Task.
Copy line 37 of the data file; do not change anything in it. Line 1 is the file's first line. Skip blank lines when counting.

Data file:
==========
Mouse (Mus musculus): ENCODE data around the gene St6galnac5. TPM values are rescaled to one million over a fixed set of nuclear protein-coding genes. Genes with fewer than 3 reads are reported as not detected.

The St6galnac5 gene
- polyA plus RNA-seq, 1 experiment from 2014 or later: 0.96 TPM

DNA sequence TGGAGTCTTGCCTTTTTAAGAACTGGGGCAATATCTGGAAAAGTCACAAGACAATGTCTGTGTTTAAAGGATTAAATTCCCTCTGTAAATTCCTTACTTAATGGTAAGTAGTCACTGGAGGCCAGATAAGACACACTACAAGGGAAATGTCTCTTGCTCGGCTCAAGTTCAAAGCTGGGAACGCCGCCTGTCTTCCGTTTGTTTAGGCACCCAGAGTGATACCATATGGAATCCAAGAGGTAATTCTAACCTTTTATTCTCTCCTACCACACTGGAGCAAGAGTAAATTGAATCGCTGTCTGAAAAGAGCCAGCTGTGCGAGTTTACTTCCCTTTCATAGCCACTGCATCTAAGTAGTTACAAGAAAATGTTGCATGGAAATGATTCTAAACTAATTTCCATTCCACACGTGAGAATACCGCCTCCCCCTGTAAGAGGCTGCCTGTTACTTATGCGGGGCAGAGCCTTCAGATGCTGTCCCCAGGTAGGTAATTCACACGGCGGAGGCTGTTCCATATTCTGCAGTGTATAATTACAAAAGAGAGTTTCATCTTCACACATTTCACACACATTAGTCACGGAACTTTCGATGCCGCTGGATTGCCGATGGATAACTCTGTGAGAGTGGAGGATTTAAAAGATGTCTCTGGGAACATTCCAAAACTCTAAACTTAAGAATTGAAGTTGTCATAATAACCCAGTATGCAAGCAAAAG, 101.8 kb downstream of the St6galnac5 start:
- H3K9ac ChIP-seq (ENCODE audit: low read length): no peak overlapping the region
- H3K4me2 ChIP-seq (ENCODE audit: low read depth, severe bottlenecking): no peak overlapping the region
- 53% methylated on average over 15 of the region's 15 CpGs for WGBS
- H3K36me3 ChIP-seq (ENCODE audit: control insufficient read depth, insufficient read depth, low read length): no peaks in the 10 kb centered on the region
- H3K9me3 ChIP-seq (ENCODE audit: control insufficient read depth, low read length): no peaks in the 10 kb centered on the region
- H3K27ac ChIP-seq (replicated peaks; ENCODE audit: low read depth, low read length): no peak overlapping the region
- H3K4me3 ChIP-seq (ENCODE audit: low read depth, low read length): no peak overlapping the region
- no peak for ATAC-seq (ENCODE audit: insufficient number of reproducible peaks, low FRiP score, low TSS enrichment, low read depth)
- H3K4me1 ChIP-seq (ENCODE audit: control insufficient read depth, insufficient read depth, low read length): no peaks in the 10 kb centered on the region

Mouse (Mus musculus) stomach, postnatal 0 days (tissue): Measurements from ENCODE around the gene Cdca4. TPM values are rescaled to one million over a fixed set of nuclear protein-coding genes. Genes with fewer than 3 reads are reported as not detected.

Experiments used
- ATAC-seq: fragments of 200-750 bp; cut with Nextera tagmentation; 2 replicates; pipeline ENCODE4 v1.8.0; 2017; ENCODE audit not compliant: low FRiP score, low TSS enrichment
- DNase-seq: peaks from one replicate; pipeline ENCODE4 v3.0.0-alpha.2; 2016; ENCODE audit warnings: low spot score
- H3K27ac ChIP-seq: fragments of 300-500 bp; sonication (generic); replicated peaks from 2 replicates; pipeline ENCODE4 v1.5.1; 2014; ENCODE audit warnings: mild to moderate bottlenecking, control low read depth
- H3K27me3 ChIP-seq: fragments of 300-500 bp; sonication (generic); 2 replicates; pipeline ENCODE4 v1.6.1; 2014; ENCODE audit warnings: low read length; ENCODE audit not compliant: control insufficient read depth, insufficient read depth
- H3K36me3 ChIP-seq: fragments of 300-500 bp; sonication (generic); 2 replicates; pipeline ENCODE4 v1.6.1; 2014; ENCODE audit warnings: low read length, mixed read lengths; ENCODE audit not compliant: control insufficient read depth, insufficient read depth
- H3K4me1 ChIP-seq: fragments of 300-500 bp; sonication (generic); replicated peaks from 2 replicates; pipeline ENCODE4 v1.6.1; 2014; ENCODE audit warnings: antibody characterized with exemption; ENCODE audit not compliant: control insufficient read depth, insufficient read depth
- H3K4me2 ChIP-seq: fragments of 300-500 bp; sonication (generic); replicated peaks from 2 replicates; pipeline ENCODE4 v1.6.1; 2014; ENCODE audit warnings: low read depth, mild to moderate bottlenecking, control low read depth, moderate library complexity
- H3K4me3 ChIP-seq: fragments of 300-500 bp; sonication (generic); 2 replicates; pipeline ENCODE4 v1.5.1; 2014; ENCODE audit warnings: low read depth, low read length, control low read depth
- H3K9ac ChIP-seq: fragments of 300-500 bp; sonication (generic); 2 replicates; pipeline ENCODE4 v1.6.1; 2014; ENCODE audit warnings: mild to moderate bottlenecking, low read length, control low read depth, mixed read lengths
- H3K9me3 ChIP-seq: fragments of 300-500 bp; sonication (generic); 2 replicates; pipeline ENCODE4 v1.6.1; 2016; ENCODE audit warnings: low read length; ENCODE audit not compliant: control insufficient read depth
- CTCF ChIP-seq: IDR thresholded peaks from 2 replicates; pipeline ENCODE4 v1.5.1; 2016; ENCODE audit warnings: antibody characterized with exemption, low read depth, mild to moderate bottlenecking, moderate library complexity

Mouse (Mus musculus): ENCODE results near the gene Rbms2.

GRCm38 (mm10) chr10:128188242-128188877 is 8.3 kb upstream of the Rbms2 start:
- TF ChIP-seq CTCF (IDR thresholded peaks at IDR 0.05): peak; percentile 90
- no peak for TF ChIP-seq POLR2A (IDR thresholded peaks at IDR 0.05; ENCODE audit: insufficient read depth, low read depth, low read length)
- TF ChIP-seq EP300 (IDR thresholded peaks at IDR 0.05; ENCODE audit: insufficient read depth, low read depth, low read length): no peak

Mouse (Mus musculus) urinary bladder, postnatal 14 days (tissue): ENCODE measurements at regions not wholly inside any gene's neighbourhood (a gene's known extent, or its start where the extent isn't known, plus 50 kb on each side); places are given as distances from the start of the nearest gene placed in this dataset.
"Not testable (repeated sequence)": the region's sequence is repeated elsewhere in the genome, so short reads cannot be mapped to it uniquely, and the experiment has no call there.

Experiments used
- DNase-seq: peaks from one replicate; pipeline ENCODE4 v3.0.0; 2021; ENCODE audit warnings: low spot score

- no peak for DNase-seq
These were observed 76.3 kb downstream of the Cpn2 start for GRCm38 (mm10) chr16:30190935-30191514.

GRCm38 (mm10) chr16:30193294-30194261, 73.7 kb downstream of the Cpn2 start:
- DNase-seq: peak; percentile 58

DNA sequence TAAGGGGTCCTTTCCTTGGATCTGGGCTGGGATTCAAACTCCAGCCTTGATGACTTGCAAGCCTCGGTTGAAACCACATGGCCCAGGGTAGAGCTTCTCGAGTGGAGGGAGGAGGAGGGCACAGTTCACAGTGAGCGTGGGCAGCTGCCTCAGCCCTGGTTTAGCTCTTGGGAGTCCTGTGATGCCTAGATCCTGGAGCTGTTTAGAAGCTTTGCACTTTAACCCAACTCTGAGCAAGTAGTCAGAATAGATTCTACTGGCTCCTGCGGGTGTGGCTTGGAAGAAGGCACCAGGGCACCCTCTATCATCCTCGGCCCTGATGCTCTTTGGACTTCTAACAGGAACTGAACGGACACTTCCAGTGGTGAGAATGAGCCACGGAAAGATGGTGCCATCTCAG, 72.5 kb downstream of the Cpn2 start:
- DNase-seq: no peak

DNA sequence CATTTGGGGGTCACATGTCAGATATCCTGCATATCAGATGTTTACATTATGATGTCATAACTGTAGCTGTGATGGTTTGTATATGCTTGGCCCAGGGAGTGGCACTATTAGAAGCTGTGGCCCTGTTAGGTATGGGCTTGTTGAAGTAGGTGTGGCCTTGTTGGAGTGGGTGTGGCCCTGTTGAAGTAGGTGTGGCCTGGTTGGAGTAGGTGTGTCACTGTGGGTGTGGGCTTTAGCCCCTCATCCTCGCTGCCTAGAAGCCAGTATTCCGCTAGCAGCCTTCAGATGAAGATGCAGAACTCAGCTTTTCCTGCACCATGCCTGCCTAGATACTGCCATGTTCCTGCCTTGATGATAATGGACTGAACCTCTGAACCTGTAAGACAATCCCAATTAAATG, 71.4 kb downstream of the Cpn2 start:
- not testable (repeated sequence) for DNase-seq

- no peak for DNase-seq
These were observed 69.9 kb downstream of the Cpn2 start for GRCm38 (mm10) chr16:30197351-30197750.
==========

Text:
These were observed 76.3 kb downstream of the Cpn2 start for GRCm38 (mm10) chr16:30190935-30191514.